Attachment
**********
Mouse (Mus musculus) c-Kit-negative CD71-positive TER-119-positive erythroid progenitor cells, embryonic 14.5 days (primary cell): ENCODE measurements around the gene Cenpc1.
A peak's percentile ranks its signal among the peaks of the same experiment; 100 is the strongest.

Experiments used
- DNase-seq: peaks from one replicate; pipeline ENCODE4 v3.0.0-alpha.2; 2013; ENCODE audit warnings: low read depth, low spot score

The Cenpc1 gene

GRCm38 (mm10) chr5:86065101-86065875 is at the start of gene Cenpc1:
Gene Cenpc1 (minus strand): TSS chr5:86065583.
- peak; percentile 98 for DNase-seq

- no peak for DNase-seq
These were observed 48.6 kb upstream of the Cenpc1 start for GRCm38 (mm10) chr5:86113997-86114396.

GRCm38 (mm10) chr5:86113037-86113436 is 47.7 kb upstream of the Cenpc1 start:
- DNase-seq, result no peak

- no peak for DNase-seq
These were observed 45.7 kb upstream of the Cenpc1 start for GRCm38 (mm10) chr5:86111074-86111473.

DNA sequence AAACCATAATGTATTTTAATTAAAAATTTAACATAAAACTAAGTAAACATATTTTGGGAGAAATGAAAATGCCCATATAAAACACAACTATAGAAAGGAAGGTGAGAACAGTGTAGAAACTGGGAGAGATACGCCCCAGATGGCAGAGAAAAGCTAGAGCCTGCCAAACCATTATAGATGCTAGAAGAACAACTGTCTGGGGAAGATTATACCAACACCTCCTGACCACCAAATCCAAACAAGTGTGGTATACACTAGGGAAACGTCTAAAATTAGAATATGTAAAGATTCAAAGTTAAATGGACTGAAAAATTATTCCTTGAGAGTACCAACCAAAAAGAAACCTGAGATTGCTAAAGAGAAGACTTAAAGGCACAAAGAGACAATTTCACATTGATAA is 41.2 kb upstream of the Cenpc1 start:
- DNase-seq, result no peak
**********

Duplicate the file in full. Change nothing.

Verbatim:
Mouse (Mus musculus) c-Kit-negative CD71-positive TER-119-positive erythroid progenitor cells, embryonic 14.5 days (primary cell): ENCODE measurements around the gene Cenpc1.
A peak's percentile ranks its signal among the peaks of the same experiment; 100 is the strongest.

Experiments used
- DNase-seq: peaks from one replicate; pipeline ENCODE4 v3.0.0-alpha.2; 2013; ENCODE audit warnings: low read depth, low spot score

The Cenpc1 gene

GRCm38 (mm10) chr5:86065101-86065875 is at the start of gene Cenpc1:
Gene Cenpc1 (minus strand): TSS chr5:86065583.
- peak; percentile 98 for DNase-seq

- no peak for DNase-seq
These were observed 48.6 kb upstream of the Cenpc1 start for GRCm38 (mm10) chr5:86113997-86114396.

GRCm38 (mm10) chr5:86113037-86113436 is 47.7 kb upstream of the Cenpc1 start:
- DNase-seq, result no peak

- no peak for DNase-seq
These were observed 45.7 kb upstream of the Cenpc1 start for GRCm38 (mm10) chr5:86111074-86111473.

DNA sequence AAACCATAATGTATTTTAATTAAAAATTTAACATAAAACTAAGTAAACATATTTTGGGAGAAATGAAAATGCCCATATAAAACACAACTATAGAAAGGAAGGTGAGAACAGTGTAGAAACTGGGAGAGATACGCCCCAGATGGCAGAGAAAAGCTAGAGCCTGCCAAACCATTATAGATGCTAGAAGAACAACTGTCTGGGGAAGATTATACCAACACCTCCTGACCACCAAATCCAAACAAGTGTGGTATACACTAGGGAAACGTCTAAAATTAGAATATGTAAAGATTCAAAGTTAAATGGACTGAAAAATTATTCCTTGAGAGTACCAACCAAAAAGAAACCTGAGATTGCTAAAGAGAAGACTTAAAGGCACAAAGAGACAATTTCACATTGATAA is 41.2 kb upstream of the Cenpc1 start:
- DNase-seq, result no peak